Facebook, Instagram, Whatsapp & Mark Zuckerberg: Iranian Court Summons Facebook Founder to Court Over Privacy Breach
Facebook founder and CEO Mark Zuckerberg has been ordered to appear in an Iranian court by a judge in South Iran over individual complaints by people who claim that Facebook-owned applications Instagram and Whatsapp violate their privacy, reported the state news agency ISNA on Tuesday.
The conservative court, which is located in the southern province of Fars, filed the cases against the social networks after citizens reported a breach of privacy, reports Reuters. Ruhollah Momen-Nasab, an Iranian Internet official, added that the judge also ordered the two apps to be blocked.
"According to the court's ruling, the Zionist director of the company of Facebook, or his official attorney must appear in court to defend himself and pay for possible losses," said Momen-Nasab, referencing Zuckerberg as a "Zionist," reported the ISNA.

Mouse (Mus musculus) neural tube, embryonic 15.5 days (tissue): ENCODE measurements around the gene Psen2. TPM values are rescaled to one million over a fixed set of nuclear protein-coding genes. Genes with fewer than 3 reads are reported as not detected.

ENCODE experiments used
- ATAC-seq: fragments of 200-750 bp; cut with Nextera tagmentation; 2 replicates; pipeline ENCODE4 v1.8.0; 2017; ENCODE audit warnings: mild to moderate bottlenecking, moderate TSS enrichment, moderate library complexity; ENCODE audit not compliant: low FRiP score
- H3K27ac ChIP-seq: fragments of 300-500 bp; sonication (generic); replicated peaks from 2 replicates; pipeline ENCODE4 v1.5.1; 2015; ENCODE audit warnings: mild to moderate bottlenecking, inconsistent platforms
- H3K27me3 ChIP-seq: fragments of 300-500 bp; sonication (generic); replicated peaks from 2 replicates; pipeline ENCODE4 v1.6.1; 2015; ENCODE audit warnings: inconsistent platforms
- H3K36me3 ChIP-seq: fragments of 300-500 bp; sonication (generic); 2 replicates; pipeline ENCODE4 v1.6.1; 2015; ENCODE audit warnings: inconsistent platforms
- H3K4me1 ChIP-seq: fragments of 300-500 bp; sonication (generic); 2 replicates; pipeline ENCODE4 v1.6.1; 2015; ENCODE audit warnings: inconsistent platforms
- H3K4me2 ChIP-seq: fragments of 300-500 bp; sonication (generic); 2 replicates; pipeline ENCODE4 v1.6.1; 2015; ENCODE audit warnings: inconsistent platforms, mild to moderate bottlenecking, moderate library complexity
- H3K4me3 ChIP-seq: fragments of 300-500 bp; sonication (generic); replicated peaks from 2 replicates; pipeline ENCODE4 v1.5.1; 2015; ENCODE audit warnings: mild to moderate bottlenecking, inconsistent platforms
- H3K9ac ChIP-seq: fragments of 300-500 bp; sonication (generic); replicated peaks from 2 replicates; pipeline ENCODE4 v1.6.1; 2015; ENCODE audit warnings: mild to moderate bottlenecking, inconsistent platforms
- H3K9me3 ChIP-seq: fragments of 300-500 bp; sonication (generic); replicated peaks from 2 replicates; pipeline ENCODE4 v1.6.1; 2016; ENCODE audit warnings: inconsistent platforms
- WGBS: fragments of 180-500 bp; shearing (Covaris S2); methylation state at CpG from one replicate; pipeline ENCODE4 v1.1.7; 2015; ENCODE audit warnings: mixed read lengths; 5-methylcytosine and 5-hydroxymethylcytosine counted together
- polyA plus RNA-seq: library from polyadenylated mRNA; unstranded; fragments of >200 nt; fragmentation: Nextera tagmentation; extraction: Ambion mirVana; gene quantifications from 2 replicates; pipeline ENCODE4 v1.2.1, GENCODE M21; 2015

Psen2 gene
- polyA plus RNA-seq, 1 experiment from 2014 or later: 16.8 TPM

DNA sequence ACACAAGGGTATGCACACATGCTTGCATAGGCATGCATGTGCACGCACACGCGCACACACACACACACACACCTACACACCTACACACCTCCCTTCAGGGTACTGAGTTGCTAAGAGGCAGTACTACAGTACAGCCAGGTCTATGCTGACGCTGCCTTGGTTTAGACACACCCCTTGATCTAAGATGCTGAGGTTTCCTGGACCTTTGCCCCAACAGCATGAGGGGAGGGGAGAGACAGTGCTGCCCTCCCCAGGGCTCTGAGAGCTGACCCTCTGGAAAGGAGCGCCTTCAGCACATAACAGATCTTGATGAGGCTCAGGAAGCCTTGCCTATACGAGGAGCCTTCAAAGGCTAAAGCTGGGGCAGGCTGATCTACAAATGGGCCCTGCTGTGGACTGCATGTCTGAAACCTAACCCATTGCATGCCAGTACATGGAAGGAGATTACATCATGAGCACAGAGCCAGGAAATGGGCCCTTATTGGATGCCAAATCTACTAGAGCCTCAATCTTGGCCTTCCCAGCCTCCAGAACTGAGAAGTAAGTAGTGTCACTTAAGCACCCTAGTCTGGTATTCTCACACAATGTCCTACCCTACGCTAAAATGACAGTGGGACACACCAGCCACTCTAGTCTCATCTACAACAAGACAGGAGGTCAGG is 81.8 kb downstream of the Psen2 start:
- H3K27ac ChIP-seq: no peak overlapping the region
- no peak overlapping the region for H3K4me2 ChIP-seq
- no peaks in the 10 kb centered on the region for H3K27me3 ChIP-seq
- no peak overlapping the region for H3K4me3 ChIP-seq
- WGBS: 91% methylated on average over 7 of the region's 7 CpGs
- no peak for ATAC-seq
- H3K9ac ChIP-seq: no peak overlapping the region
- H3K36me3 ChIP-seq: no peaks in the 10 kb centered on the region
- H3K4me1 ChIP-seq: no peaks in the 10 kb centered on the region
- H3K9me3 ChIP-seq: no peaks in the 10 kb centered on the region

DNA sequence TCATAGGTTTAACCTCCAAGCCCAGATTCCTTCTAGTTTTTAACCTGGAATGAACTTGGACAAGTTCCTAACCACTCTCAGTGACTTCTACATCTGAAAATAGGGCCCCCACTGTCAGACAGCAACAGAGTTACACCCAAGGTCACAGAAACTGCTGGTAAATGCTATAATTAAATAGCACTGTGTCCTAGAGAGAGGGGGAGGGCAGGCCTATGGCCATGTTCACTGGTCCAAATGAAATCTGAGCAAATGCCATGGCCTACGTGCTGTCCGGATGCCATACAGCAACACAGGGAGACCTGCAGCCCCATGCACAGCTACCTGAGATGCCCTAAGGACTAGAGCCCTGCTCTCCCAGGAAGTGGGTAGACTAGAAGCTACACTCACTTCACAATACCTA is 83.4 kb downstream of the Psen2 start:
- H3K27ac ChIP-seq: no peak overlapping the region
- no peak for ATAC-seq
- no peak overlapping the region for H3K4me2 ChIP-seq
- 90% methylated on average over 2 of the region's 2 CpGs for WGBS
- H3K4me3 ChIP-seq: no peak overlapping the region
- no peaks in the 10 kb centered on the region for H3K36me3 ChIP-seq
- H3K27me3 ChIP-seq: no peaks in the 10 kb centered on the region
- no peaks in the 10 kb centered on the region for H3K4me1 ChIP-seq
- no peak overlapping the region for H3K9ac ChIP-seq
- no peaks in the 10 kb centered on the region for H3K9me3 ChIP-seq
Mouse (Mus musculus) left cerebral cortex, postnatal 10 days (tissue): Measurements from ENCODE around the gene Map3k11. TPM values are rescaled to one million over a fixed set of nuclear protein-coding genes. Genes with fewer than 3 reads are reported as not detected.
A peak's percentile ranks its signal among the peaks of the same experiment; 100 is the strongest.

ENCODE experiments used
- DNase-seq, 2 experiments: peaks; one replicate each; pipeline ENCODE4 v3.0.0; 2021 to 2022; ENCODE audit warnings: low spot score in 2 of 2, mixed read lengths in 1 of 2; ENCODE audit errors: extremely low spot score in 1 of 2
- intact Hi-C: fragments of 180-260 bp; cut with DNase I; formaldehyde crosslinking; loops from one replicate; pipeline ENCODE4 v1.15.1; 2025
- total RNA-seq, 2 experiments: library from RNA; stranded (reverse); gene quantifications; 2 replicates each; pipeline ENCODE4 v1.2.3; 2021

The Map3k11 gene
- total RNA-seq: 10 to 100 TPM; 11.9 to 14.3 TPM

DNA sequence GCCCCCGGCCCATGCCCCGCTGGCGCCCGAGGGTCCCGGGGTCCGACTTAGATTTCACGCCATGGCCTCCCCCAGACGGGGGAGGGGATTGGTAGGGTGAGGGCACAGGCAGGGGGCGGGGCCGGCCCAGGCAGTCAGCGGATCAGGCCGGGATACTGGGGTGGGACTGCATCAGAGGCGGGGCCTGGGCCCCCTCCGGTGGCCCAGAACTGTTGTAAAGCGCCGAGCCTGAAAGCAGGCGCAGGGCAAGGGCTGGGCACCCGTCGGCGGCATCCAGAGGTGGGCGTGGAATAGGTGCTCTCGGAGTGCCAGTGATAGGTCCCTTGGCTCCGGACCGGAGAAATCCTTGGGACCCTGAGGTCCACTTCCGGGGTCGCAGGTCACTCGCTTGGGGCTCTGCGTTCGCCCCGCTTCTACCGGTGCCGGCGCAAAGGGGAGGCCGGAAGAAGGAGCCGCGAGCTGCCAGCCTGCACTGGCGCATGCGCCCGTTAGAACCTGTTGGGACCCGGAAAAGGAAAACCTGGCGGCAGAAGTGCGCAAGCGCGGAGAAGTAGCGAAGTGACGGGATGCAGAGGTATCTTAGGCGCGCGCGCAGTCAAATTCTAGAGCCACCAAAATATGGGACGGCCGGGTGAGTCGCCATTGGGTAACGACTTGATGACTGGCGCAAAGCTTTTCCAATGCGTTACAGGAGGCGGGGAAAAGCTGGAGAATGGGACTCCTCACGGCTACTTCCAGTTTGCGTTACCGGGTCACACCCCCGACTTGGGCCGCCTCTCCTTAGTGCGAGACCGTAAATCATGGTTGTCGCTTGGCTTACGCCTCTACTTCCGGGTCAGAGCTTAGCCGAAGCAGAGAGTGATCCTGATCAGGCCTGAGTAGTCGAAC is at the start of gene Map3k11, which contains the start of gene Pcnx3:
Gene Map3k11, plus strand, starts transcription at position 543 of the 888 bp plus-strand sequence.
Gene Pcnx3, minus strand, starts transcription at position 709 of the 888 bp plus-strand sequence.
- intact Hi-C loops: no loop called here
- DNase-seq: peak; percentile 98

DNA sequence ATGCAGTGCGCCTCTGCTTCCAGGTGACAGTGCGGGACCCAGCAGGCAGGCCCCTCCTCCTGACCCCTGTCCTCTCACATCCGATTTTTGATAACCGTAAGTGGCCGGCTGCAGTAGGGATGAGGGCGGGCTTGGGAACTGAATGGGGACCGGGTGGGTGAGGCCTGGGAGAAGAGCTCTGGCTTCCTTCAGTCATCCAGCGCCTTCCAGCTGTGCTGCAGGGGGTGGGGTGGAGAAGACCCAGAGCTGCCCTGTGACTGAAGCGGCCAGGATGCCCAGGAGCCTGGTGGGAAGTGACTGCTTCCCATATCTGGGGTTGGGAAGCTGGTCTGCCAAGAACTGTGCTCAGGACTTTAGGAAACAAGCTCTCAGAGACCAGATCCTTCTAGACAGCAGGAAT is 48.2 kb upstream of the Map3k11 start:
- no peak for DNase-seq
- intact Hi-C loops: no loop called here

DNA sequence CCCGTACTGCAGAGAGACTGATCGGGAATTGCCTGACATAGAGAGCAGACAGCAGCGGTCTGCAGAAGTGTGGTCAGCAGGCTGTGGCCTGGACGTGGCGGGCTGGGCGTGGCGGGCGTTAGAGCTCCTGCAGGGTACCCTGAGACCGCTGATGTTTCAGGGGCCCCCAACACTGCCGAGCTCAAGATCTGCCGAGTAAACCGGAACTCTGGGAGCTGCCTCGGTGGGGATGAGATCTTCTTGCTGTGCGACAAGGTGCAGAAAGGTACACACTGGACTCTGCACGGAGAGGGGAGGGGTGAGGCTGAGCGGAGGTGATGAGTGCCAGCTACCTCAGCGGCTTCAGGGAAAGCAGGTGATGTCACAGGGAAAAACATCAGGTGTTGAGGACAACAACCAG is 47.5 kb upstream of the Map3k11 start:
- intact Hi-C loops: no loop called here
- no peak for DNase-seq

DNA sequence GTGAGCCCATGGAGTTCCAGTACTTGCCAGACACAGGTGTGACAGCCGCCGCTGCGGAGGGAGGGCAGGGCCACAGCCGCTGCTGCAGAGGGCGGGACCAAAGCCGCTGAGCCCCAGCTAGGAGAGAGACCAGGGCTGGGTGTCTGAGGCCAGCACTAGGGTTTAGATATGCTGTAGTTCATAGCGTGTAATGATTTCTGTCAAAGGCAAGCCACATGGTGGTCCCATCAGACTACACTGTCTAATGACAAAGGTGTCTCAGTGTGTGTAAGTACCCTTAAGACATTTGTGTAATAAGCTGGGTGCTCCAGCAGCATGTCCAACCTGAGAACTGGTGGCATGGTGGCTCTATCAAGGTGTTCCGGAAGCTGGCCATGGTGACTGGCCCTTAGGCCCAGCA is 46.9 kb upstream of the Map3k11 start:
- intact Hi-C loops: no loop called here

The case highlights mounting conflict over Internet freedom between moderate Iranian president Hassan Rouhani, who wishes to increase Internet liberty, and the conservative judiciary, which favors tighter Internet control.
Despite the summons, Zuckerberg will more than likely not appear in the Iranian court since an extradition treaty between Iran and the United States does not exist.
Last week, another Iranian court ordered the blocking of Instagram over privacy concerns. However, users in the capital, Tehran, could still access both applications by noon on Tuesday.
Although social media websites like Facebook, Twitter and YouTube are officially banned in the country, top officials have unfettered access to social media and many younger Iranians use proxy servers to bypass the controls on banned sites.
President Rouhani is opposed to blocking such websites, which he and his administration has used to reach out to the West as it negotiates with world powers over the country's nuclear program.
"We should see the cyber world as an opportunity," said Rouhani last week, according to the official IRNA news agency, reports the AP. "Why are we so shaky? Why don't we trust our youth?"